6 Ways Exercise Helps You Breathe Better

Oxygen is the single most important substance that we take into our body.

Our cells need oxygen to generate energy to transport nutrients, break down toxins, regulate the pH of body chemistry and fight hostile organisms. Getting regular exercise is one of the best ways to improve your flow and support overall health.

Exercise has a variety of benefits, but here are the ways in which it can help you breathe better.

  1. It improves your access to oxygen. Improving the oxygen concentration in your environment may help your oxygen intake. If you’re able to exercise outdoors, it can help you increase your access to oxygen. Just be sure to avoid prolonged outside activities on “bad air” days.
  2. It opens up the pulmonary tree. Deep breathing exercises and aerobic exercise may help improve your lung capacity and help your pulmonary tree function. Another important factor is to avoid smoking. Cigarette smoking can narrow the air passages, make breathing more difficult and raise your risk for lung cancer and other disease.
  3. It helps maintain a healthy fluid balance. Maintaining an appropriate level of hydration is an important part of good health. It is suggested that the average person loses about 10 cups of water every day, which should be replaced through drink or foods that have high water content. Because thirst is a sign of a fluid deficit, drinking before you are thirsty can help you stay hydrated, especially when you exercise.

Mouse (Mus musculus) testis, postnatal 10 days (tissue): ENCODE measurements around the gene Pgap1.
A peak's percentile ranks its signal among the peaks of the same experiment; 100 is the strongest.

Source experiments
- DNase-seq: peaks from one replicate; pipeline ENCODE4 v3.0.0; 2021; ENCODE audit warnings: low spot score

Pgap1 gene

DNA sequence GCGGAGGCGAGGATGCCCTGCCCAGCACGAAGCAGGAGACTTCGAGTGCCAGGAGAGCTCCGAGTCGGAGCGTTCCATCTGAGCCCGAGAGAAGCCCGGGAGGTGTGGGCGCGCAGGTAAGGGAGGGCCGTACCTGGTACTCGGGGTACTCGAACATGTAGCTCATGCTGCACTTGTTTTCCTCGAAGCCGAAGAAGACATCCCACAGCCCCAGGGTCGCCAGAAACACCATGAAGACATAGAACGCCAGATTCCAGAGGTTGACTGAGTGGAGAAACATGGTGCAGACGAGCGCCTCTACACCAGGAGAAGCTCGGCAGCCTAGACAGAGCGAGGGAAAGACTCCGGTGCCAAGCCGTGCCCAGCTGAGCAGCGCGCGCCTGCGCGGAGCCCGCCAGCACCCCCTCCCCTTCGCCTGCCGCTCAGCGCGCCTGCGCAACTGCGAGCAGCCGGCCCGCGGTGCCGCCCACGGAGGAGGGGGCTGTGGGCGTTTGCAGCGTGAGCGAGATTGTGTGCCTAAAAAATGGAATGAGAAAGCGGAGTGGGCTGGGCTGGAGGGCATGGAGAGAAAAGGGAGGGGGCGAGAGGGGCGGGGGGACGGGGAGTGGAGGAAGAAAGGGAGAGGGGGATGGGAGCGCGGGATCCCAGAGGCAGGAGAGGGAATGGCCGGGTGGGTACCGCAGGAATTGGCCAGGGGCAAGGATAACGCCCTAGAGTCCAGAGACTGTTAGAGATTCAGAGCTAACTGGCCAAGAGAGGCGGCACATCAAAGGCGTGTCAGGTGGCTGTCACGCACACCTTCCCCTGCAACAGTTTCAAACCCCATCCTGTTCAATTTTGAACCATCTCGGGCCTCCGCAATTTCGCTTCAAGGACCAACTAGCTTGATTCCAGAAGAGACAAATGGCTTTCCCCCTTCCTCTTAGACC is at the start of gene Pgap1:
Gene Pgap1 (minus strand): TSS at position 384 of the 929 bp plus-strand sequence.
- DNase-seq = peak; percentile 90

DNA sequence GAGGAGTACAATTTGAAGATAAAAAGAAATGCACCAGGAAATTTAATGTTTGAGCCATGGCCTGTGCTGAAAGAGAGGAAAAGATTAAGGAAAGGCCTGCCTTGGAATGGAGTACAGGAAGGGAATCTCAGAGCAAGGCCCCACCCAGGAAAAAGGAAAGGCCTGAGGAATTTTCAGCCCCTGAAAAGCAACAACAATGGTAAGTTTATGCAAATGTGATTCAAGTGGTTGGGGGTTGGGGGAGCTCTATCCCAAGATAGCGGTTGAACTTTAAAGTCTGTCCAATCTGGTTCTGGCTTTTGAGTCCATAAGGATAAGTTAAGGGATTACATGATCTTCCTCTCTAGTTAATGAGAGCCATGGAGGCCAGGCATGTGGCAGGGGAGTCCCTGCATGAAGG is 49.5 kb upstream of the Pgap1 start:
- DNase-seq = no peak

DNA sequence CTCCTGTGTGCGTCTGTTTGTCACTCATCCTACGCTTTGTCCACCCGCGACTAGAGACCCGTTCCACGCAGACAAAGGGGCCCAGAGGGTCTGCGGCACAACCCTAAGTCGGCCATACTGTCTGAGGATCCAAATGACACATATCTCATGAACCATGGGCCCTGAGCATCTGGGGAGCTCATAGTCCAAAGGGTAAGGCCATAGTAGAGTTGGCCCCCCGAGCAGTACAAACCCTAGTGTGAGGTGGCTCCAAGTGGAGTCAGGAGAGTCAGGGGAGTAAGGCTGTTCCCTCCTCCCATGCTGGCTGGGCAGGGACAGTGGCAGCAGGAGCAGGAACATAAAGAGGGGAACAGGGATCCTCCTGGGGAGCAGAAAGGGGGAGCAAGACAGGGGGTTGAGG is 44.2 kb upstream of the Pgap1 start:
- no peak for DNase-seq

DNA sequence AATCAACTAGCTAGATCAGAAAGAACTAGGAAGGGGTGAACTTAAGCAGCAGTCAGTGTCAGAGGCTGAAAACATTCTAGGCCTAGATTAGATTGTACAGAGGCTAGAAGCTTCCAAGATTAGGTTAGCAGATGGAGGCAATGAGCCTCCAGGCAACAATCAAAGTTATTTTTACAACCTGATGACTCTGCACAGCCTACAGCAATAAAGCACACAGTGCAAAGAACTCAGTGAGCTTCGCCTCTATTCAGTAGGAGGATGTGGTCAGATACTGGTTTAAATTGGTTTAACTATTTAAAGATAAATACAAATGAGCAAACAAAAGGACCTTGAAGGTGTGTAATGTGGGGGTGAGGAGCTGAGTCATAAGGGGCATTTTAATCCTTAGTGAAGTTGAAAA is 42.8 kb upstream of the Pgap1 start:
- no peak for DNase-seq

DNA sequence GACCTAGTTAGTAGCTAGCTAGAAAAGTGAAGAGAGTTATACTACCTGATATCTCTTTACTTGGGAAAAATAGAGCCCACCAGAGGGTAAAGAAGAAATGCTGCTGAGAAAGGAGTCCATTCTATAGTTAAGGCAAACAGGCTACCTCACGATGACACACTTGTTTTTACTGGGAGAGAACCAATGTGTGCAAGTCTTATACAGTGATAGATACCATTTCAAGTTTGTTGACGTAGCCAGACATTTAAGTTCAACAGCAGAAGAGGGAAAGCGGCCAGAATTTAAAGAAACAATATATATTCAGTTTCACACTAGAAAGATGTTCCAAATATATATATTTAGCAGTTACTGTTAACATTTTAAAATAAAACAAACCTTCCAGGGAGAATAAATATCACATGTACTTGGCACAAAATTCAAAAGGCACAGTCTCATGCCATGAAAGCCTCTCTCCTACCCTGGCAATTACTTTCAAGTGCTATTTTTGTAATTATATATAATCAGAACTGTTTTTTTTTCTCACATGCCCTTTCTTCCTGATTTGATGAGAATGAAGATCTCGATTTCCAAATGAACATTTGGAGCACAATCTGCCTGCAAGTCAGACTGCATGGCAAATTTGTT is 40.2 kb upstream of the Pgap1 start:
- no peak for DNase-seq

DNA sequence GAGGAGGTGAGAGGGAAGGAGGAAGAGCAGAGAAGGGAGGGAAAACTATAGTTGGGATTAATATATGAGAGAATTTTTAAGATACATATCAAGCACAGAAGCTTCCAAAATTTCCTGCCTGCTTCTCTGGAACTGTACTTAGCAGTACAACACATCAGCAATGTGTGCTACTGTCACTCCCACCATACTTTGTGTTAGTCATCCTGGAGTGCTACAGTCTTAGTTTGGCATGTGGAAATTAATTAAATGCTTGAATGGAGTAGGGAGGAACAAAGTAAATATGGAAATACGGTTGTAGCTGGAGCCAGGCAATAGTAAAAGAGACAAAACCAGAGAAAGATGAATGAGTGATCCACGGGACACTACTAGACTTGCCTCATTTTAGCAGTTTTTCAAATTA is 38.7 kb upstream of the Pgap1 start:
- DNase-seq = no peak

4. It strengthens your heart. Your body depends on the heart’s pumping action to deliver oxygen- and nutrient-rich blood to the body’s cells. Aerobic exercise, such as walking and cycling, uses oxygen to fuel the muscles and strengthens your heart by teaching it how to take an increasing demand.
  5. It can help lower blood pressure. High blood pressure is a common condition in which the long-term force of the blood against your artery walls is high enough that it may eventually cause health problems, such as heart disease. You can have high blood pressure (hypertension) for years without any symptoms. Even without symptoms, damage to blood vessels and your heart continues and can be detected. If you have high blood pressure, regular exercise may help you regulate your blood pressure.
  6. It feeds your cells. Our cells are happier when they are free of infection. Preventing infection and maintaining healthy blood glucose levels are some basic ways to keep the cells happy. Regular exercise can play a part in keeping cells healthy by supporting your immune system and blood sugar levels. This may help your cells function to improve oxygen flow.

Starting Your Exercise Plan

With warmer weather ahead, Rick Black, PT, DPT, MS, corporate rehabilitation director, ProMedica, says that now is a great time to start an exercise program and reap the benefits of better oxygen intake.

“The best exercise is the one you’ll do. Start with something simple like walking and find activities that you enjoy doing,” Mr. Black advises. “If you’re not exercising regularly, make sure to speak with your doctor before starting your exercise program.”

Mr. Black also recommends finding a workout partner and writing down your exercise goals and activity. Tracking your movement will help you see and celebrate your progress.

Learn more about pulmonary care through ProMedica Skilled Nursing and Rehabilitation at promedicaskillednursing.org.